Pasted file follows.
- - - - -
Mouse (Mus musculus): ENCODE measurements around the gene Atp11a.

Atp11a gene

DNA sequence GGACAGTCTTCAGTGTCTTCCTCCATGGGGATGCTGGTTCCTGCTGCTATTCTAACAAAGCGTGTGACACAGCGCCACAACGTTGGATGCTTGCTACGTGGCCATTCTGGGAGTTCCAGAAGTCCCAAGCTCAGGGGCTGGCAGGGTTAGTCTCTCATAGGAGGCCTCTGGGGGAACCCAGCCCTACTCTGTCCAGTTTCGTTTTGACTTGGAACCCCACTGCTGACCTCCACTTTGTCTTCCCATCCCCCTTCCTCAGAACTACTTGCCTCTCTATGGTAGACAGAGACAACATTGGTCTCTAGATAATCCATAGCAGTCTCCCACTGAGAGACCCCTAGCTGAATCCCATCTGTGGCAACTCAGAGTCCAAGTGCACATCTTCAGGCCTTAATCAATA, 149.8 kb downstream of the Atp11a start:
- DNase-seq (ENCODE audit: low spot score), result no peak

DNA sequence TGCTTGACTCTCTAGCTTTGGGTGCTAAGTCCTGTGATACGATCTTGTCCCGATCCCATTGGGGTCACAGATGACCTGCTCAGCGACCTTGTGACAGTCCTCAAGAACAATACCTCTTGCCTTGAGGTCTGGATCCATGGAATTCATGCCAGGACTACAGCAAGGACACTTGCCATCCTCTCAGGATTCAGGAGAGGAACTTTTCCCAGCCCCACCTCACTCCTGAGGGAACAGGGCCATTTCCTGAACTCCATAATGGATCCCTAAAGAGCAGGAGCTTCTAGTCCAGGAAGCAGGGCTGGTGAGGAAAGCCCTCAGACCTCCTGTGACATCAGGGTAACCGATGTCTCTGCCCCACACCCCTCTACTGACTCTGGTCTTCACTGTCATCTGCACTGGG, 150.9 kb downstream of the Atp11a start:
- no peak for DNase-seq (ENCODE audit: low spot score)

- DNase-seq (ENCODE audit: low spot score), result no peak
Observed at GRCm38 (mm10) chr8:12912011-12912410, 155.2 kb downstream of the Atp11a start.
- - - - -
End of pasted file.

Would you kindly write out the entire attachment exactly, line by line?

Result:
Mouse (Mus musculus): ENCODE measurements around the gene Atp11a.

Atp11a gene

DNA sequence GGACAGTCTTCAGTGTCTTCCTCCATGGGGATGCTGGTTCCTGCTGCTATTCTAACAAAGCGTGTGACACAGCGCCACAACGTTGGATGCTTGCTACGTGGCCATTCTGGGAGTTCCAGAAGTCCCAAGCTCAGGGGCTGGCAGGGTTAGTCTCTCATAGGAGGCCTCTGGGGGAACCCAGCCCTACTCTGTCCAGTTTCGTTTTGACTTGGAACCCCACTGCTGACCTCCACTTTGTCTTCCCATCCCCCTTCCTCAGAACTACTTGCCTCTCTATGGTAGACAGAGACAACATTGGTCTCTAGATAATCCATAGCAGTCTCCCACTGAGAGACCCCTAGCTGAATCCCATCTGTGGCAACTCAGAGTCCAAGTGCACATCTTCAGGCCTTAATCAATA, 149.8 kb downstream of the Atp11a start:
- DNase-seq (ENCODE audit: low spot score), result no peak

DNA sequence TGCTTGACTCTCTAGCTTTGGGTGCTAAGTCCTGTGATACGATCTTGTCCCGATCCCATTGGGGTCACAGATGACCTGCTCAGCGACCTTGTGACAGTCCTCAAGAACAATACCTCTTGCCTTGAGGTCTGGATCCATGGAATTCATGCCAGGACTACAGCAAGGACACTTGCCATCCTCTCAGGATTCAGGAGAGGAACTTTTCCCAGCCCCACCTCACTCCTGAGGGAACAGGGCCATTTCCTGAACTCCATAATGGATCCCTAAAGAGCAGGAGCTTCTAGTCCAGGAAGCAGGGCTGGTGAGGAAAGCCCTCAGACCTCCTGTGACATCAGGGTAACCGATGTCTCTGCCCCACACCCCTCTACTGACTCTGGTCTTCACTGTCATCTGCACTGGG, 150.9 kb downstream of the Atp11a start:
- no peak for DNase-seq (ENCODE audit: low spot score)

- DNase-seq (ENCODE audit: low spot score), result no peak
Observed at GRCm38 (mm10) chr8:12912011-12912410, 155.2 kb downstream of the Atp11a start.